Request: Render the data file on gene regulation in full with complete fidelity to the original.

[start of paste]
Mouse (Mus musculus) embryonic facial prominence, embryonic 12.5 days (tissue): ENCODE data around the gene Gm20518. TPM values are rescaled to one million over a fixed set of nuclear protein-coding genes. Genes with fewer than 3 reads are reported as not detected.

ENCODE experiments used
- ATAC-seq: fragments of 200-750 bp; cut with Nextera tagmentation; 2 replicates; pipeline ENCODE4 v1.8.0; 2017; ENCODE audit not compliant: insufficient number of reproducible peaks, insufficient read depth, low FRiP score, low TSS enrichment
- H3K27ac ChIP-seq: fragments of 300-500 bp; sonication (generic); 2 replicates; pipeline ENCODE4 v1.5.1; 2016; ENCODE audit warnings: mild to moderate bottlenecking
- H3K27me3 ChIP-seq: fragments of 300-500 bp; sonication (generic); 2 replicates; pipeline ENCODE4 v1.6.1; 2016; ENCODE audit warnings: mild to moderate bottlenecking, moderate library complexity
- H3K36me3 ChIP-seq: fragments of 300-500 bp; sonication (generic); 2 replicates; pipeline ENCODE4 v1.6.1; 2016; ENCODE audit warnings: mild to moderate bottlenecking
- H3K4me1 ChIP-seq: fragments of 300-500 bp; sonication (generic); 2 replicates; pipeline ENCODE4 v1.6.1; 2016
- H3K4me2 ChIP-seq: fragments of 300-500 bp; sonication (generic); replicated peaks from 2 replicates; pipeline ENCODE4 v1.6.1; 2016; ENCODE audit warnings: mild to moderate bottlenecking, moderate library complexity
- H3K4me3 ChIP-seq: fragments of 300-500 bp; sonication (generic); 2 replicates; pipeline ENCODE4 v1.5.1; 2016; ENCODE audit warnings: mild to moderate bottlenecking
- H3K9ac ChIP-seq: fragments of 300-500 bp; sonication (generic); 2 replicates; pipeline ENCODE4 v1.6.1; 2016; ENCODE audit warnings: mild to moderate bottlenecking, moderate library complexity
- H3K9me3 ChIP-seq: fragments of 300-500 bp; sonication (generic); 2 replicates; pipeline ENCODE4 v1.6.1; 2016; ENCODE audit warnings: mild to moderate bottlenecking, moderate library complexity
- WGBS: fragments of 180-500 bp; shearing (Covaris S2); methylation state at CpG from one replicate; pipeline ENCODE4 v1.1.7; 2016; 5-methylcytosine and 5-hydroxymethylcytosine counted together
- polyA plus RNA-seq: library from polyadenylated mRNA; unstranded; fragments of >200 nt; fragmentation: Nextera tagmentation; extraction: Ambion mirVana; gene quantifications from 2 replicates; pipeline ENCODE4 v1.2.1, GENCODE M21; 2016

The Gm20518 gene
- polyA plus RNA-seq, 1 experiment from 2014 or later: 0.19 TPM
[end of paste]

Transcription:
Mouse (Mus musculus) embryonic facial prominence, embryonic 12.5 days (tissue): ENCODE data around the gene Gm20518. TPM values are rescaled to one million over a fixed set of nuclear protein-coding genes. Genes with fewer than 3 reads are reported as not detected.

ENCODE experiments used
- ATAC-seq: fragments of 200-750 bp; cut with Nextera tagmentation; 2 replicates; pipeline ENCODE4 v1.8.0; 2017; ENCODE audit not compliant: insufficient number of reproducible peaks, insufficient read depth, low FRiP score, low TSS enrichment
- H3K27ac ChIP-seq: fragments of 300-500 bp; sonication (generic); 2 replicates; pipeline ENCODE4 v1.5.1; 2016; ENCODE audit warnings: mild to moderate bottlenecking
- H3K27me3 ChIP-seq: fragments of 300-500 bp; sonication (generic); 2 replicates; pipeline ENCODE4 v1.6.1; 2016; ENCODE audit warnings: mild to moderate bottlenecking, moderate library complexity
- H3K36me3 ChIP-seq: fragments of 300-500 bp; sonication (generic); 2 replicates; pipeline ENCODE4 v1.6.1; 2016; ENCODE audit warnings: mild to moderate bottlenecking
- H3K4me1 ChIP-seq: fragments of 300-500 bp; sonication (generic); 2 replicates; pipeline ENCODE4 v1.6.1; 2016
- H3K4me2 ChIP-seq: fragments of 300-500 bp; sonication (generic); replicated peaks from 2 replicates; pipeline ENCODE4 v1.6.1; 2016; ENCODE audit warnings: mild to moderate bottlenecking, moderate library complexity
- H3K4me3 ChIP-seq: fragments of 300-500 bp; sonication (generic); 2 replicates; pipeline ENCODE4 v1.5.1; 2016; ENCODE audit warnings: mild to moderate bottlenecking
- H3K9ac ChIP-seq: fragments of 300-500 bp; sonication (generic); 2 replicates; pipeline ENCODE4 v1.6.1; 2016; ENCODE audit warnings: mild to moderate bottlenecking, moderate library complexity
- H3K9me3 ChIP-seq: fragments of 300-500 bp; sonication (generic); 2 replicates; pipeline ENCODE4 v1.6.1; 2016; ENCODE audit warnings: mild to moderate bottlenecking, moderate library complexity
- WGBS: fragments of 180-500 bp; shearing (Covaris S2); methylation state at CpG from one replicate; pipeline ENCODE4 v1.1.7; 2016; 5-methylcytosine and 5-hydroxymethylcytosine counted together
- polyA plus RNA-seq: library from polyadenylated mRNA; unstranded; fragments of >200 nt; fragmentation: Nextera tagmentation; extraction: Ambion mirVana; gene quantifications from 2 replicates; pipeline ENCODE4 v1.2.1, GENCODE M21; 2016

The Gm20518 gene
- polyA plus RNA-seq, 1 experiment from 2014 or later: 0.19 TPM